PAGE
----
Construction begins on the Audubon Zoo's new lion exhibit - FOX 8, WVUE, fox8live.com, weather, app, news, saints

Construction begins on the Audubon Zoo's new lion exhibit

A lion on exhibit at the National Zoo in Washington, DC (John Snell) A lion on exhibit at the National Zoo in Washington, DC (John Snell)
NEW ORLEANS, LA (WVUE) -

Children making lifetime memories, scrambling up Monkey Hill at the Audubon Zoo, will add a new one soon: the roar of a lion.

Catty Corner from Monkey Hill, work has begun on the zoo's multi-million dollar lion exhibit.

"People will get to enjoy seeing lions, hearing lions roar again," said Audubon Zoo General Curator and Vice President Joel Hamilton.

While workers have been performing site preparation, visitors will notice the first major difference Monday when they begin tearing up the old bridge leading to Monkey Hill.

Visitors will encounter detours while a temporary bridge is installed over the course of the next few weeks. 

The lions will reside on about three-quarters of an acre, encompassing most of the old African antelope exhibit.

"We're building it so that we're going to have the capacity to breed lions here at Audubon," Hamilton said. 

The new exhibit's focal point will be a replica of an abandoned 1920s-era train station, according to an Audubon Nature Institute Video.

Curators call it a tragic symbol of the transportation system that once spanned lion country and opened the door to habitat loss, poaching and the devastation of Africa's vast natural resources across the continent.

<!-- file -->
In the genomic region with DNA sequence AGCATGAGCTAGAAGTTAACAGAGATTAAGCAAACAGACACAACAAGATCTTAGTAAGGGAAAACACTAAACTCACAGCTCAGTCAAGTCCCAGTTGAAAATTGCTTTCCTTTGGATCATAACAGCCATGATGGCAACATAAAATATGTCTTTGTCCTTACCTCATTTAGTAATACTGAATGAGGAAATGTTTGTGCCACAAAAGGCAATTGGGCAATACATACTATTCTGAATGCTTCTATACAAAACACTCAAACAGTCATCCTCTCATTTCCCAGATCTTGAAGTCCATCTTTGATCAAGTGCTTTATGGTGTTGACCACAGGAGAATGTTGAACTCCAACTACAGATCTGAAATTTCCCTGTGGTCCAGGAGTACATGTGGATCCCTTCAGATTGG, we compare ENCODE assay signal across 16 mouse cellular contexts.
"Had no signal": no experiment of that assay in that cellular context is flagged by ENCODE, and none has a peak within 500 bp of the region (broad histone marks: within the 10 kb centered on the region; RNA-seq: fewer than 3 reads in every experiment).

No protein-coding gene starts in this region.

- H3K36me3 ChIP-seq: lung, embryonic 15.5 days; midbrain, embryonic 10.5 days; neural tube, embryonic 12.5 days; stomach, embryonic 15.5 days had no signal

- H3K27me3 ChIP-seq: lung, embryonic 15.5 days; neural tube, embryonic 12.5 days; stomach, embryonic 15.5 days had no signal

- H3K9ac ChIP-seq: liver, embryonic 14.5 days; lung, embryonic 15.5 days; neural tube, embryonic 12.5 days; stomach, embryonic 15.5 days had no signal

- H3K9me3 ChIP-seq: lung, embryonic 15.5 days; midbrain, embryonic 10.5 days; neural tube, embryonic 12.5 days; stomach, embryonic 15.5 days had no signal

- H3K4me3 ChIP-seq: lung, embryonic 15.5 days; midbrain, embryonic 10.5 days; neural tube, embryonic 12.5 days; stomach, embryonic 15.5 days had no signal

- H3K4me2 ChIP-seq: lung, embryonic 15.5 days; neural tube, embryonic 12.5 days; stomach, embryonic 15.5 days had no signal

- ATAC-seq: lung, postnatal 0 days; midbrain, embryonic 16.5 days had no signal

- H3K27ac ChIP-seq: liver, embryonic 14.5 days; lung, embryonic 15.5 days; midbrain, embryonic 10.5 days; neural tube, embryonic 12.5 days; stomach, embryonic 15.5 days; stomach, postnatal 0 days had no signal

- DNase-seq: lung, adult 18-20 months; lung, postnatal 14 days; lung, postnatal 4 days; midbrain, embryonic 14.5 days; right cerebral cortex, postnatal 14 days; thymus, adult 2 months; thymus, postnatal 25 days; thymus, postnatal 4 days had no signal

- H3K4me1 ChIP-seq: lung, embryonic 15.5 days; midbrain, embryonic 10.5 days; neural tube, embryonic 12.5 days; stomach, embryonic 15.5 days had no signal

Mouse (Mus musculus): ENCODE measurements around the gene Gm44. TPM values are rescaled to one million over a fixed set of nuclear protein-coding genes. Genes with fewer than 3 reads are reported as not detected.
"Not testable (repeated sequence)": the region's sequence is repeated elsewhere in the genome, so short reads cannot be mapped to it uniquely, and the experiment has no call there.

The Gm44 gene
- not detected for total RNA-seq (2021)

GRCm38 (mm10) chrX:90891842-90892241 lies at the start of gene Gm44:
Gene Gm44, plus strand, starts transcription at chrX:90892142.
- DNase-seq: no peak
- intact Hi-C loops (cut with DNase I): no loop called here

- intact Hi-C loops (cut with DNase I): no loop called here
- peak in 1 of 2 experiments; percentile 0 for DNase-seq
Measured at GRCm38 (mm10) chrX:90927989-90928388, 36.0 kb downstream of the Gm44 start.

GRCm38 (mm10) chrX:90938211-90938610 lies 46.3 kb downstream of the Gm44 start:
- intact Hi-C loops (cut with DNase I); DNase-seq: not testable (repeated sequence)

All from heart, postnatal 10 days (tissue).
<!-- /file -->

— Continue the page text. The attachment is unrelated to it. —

Mock train cars will be repurposed into a depiction of a conservation and research station where Zoo staff will offer animal care and education demonstrations, according to Audubon.

Visitors will take in panoramic views of the site along with places for up-close looks at the lions. 

Audubon has designed the habitat to accommodate multiple lions, though it has not been determined how many animals will reside there.

The exhibit aims to tell the story of a wild population that has crashed, from more than 450,000 in the 1940's to about 20,000 today, according to Audubon curators. 

"Indiscriminate hunting, habitat loss, competition for resources, introduced diseases and persecution of predator species across Africa have contributed to a drastic decline in lion numbers,'' Hamilton said. 

The exhibit comes courtesy a $5 million dollar gift from philanthropists Joy and Boysie Bollinger, inspired by the couple's many trips to Africa.

Curators say the lion's roar should return to the Audubon Zoo sometime in early 2019.

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